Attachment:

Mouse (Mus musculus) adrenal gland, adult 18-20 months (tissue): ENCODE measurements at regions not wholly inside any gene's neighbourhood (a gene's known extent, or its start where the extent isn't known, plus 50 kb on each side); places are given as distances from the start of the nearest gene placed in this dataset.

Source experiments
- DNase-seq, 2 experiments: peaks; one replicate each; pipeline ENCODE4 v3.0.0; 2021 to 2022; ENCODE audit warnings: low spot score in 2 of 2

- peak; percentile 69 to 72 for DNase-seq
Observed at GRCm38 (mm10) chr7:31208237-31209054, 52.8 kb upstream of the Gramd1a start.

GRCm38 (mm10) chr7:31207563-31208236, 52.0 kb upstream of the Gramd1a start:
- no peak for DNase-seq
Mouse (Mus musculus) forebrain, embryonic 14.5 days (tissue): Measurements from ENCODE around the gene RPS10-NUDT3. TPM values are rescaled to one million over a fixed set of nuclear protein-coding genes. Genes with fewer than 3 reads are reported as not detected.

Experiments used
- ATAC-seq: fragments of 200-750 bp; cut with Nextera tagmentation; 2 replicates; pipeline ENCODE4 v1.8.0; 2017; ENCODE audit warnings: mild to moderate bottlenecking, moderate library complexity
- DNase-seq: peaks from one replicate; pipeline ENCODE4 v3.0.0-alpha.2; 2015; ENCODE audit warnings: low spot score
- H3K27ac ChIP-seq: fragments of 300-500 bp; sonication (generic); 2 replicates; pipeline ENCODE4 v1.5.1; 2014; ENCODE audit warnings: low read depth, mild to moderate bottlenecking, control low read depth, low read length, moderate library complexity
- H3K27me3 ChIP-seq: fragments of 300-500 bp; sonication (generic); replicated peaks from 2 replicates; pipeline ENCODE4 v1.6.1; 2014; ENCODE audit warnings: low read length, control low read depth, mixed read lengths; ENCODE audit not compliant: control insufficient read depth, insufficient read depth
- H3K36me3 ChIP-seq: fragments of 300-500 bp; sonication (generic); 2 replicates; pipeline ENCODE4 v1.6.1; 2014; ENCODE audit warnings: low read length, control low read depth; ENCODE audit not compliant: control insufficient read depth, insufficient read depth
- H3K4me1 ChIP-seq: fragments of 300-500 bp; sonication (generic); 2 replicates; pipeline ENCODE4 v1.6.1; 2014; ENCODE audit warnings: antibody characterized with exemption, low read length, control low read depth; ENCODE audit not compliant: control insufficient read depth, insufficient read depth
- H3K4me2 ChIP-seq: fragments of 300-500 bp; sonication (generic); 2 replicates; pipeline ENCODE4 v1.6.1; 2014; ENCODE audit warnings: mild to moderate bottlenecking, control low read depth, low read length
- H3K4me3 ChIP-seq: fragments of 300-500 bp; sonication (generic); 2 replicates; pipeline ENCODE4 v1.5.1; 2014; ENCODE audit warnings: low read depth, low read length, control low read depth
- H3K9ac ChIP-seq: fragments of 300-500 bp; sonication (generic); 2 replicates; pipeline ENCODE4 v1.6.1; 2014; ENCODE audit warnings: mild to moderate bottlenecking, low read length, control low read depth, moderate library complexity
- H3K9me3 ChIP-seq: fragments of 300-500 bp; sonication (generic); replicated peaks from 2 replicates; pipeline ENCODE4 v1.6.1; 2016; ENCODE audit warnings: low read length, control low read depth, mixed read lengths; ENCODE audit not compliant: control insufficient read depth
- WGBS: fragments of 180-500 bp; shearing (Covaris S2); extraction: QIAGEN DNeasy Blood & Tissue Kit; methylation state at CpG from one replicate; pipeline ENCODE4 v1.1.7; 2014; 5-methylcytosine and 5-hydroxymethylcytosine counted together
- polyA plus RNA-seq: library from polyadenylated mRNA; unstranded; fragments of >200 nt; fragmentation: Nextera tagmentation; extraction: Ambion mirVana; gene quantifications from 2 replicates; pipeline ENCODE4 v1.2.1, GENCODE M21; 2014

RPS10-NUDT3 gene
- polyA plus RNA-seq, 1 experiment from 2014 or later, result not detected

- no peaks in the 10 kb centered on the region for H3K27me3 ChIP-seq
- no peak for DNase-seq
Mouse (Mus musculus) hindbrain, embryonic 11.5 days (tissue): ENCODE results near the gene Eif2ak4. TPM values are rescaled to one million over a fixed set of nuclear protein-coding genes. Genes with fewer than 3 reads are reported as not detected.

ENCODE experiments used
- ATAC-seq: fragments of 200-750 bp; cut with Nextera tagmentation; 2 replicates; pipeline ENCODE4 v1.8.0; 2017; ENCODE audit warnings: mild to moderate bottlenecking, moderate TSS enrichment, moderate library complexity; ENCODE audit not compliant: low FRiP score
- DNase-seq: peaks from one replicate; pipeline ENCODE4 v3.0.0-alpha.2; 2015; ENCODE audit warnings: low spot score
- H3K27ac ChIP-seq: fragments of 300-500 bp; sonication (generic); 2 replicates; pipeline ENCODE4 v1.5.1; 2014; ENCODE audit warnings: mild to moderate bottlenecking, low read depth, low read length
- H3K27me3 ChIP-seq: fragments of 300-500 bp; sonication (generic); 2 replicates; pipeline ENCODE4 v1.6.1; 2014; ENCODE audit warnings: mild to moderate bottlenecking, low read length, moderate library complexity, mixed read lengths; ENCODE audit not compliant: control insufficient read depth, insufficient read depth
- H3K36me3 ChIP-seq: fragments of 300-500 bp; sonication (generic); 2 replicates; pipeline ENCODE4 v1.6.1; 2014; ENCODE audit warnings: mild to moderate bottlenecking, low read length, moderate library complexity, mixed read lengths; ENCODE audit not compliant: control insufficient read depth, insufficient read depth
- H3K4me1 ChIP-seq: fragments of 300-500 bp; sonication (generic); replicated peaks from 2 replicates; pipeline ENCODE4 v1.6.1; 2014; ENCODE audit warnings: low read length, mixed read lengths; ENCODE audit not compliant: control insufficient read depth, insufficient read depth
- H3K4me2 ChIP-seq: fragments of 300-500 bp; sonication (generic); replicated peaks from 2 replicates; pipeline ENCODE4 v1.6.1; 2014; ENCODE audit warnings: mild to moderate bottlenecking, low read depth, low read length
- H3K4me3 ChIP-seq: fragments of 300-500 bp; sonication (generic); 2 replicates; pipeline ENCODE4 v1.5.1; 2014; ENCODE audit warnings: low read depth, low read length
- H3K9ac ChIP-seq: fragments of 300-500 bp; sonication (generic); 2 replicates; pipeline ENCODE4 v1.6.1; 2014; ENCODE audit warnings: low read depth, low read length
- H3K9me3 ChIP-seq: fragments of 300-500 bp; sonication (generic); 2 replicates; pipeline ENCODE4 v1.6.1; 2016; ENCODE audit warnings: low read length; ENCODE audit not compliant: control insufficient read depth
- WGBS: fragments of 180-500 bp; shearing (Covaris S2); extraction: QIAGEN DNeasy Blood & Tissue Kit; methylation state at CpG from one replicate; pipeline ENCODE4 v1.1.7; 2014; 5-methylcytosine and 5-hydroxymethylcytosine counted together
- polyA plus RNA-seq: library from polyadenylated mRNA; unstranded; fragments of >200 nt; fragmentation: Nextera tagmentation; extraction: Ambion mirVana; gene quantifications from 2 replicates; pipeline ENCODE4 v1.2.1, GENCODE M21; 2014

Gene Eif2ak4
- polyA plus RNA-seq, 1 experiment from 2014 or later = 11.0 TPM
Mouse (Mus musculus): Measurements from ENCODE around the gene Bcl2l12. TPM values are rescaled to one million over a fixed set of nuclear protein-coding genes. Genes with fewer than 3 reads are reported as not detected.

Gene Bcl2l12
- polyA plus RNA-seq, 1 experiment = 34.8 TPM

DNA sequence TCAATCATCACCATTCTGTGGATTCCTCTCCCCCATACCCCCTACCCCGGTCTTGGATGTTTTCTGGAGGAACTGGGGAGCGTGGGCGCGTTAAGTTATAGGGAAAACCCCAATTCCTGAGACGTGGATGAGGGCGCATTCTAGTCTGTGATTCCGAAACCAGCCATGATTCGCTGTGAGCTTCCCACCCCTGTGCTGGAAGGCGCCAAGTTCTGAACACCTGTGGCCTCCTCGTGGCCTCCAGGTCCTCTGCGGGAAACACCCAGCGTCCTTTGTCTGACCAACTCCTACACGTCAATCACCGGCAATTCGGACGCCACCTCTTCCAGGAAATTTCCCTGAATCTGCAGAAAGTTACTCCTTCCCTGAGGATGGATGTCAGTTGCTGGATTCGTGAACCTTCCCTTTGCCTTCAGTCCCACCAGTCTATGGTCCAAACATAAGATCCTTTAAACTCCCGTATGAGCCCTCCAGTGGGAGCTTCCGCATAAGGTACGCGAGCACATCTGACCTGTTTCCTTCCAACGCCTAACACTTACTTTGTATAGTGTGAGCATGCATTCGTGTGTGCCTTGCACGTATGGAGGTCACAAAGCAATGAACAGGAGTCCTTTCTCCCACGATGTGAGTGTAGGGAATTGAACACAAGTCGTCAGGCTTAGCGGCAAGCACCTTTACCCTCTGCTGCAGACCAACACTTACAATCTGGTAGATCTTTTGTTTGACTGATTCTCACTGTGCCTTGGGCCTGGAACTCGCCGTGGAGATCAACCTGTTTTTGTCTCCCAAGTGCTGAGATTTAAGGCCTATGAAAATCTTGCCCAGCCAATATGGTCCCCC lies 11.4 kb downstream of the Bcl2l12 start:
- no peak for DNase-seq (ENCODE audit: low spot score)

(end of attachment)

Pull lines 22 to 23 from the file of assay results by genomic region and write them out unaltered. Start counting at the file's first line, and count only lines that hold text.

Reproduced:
RPS10-NUDT3 gene
- polyA plus RNA-seq, 1 experiment from 2014 or later, result not detected